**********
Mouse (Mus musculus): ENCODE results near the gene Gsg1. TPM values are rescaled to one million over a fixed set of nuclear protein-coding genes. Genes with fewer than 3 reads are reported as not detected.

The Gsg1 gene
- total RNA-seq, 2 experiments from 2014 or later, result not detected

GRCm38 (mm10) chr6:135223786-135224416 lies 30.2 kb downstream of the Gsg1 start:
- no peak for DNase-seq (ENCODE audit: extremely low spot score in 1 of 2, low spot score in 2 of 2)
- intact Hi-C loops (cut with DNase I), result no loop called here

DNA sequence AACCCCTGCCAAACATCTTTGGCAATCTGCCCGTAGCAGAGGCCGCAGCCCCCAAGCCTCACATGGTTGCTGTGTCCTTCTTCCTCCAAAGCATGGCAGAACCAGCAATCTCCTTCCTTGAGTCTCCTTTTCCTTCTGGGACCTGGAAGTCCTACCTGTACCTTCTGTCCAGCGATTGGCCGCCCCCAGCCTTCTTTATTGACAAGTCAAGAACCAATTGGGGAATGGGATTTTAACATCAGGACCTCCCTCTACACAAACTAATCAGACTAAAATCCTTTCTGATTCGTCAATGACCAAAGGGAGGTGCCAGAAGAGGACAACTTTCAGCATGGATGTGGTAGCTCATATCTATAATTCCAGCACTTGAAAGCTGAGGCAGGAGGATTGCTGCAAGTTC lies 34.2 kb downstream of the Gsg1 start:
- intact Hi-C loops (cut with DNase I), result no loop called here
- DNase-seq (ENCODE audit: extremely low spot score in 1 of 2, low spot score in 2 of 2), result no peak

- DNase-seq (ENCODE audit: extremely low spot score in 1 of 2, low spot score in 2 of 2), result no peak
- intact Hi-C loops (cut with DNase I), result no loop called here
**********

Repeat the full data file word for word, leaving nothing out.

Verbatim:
Mouse (Mus musculus): ENCODE results near the gene Gsg1. TPM values are rescaled to one million over a fixed set of nuclear protein-coding genes. Genes with fewer than 3 reads are reported as not detected.

The Gsg1 gene
- total RNA-seq, 2 experiments from 2014 or later, result not detected

GRCm38 (mm10) chr6:135223786-135224416 lies 30.2 kb downstream of the Gsg1 start:
- no peak for DNase-seq (ENCODE audit: extremely low spot score in 1 of 2, low spot score in 2 of 2)
- intact Hi-C loops (cut with DNase I), result no loop called here

DNA sequence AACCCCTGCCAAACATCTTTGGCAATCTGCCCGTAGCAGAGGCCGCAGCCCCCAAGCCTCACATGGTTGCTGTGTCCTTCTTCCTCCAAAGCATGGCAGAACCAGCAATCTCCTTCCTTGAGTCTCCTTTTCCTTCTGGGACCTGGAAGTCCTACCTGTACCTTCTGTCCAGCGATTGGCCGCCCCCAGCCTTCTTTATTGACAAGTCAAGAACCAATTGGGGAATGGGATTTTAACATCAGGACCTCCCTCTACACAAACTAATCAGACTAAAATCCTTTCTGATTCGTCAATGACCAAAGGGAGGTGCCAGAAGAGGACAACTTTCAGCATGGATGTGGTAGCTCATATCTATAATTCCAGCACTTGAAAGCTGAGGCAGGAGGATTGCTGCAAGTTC lies 34.2 kb downstream of the Gsg1 start:
- intact Hi-C loops (cut with DNase I), result no loop called here
- DNase-seq (ENCODE audit: extremely low spot score in 1 of 2, low spot score in 2 of 2), result no peak

- DNase-seq (ENCODE audit: extremely low spot score in 1 of 2, low spot score in 2 of 2), result no peak
- intact Hi-C loops (cut with DNase I), result no loop called here